Accessibility links

Breaking News

New York City Theater Brings Performing Arts Education to Underprivileged Students - 2003-05-28

For every successful stage performer in New York City, there might be a thousand school children with Broadway aspirations. For many of them, however, theatrical training is financially out of reach. James Donahower recently visited a place in New York where children can find affordable performing arts education, with important fringe benefits.

Rehearsal at the City Lights Youth Theater is a raucous occasion. The performing arts school's afternoon and weekend classes are filled with students ages five to 19, preparing for seasonal performance festivals, music theater review classes, junior musicals, and special summer projects.

The young people are, in large part, from economically-challenged minority groups. City Lights' Artistic Director Warren Baumgart says the school thrives on these students.

"We are one of the few organizations that has a large amount of scholarships," he said. "Over 50 percent of our students are on some form of financial aid. For every kid that comes in and pays a tuition, we have got a kid who normally would not be able to take a class here or be in a show because he would not be able to afford it. But they can do it here, and that is what makes our student group so diverse."

Popular show tunes figure heavily into the theater's repertoire, but Mr. Baumgart points out that material the children work on is usually issue-oriented.

"Often, when we commission a piece, we ask the composer to add stuff about kids, and the things in their life that they deal with. We try to stick to something that's a little heavier, a little more edgy than the typical musical," he explained.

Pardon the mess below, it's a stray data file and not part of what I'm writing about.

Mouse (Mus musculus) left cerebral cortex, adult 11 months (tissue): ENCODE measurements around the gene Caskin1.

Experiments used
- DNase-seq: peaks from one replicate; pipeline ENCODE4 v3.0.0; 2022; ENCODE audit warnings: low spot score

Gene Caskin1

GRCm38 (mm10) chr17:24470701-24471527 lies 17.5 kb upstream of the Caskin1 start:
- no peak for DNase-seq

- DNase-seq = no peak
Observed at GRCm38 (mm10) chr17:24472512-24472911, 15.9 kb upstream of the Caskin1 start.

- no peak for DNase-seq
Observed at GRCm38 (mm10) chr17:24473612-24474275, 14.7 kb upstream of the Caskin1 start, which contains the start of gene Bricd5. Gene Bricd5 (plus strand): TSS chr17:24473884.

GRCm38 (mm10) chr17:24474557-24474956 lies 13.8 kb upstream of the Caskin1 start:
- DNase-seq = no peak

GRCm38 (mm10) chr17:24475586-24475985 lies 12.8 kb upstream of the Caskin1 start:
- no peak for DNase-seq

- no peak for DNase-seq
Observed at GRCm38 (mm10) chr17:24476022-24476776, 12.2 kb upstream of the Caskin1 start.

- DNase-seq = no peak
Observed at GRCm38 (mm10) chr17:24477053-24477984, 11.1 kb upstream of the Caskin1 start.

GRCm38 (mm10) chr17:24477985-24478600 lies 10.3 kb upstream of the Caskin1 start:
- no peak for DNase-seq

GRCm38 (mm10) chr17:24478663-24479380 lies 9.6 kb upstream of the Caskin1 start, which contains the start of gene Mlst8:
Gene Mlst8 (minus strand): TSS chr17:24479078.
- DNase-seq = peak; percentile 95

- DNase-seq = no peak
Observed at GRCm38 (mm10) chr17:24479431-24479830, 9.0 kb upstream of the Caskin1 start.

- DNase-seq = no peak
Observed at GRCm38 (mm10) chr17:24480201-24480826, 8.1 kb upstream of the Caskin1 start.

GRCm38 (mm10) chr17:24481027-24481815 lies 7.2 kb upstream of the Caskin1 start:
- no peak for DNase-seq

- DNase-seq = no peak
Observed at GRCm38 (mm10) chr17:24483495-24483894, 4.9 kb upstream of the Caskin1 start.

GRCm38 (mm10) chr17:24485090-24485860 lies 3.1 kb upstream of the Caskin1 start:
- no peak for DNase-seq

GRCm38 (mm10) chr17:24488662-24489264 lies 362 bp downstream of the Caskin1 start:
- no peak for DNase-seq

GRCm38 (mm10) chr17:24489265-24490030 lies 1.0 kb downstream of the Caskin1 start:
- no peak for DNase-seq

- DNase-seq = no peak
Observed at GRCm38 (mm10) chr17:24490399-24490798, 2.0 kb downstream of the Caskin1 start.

In fact, notes Mr. Baumgart, unlike other performing arts schools in the New York, City Lights is focused on something other than stardom.

"We do not claim to prepare kids for professions in the field," he said. "We do not get agents coming to shows, we do not provide headshots (professional photographs). Most of our kids just love coming here and doing the work. The importance is their experience here, the friends they make," he said.

Broadway singer and dancer Paula Mayer is directing City Lights' current revue, called Lights On Broadway. She points out that young people develop both professional and social skills from the program.

"Some of them are incredibly focused. This is their life," she said. "For others, this is giving them the tools to become more focused, more grounded."

Thirteen year-old singer Kelly Contreres says City Lights saves her from the mundane after-school life her friends seem to lead.

"They do not really do anything," she says. "They go home, they do their homework, they go to sleep. They talk on the phone or chat online. I feel like that is wasting my time. I want to do something that is productive. I want to help myself, and my future."

While the children are hard at work sharpening their skills, a battle to keep the school going rages on behind the scenes. City Lights receives at least 25 percent of its funding from New York City, which is in the middle of a dramatic economic downturn. Executive Director Michelle Audet, a 25-year veteran of arts education, says making ends meet has never been harder.

"Tuition never covers the expenses of running the organization, and the expenses of running a place like this in New York seem to go up year by year," she said. "In terms of arts education in schools, there is always a battle with the mayor's office and the school board as to whether or not the arts are in or out in any particular year. After 25 years of watching, it can be very tiresome and frustrating because it seems we are always trying to prove how important the arts are to a child's education."

Ms. Audet adds that ample proof exists that training in the performing arts can play an important role in a student's development.

"The more neural pathways children build from left brain to right brain, the more exercise they have in memorization or listening to music, or repeating music in terms of song or poetry, all of these physical, mental, and emotional skills coming together through the performance of some art form, actually builds better brains. It is really kind of simple," said Ms. Audet.

Fortunately, the children at City Lights Youth Theater are oblivious to the financial problems battering school officials. They just get to sing and dance.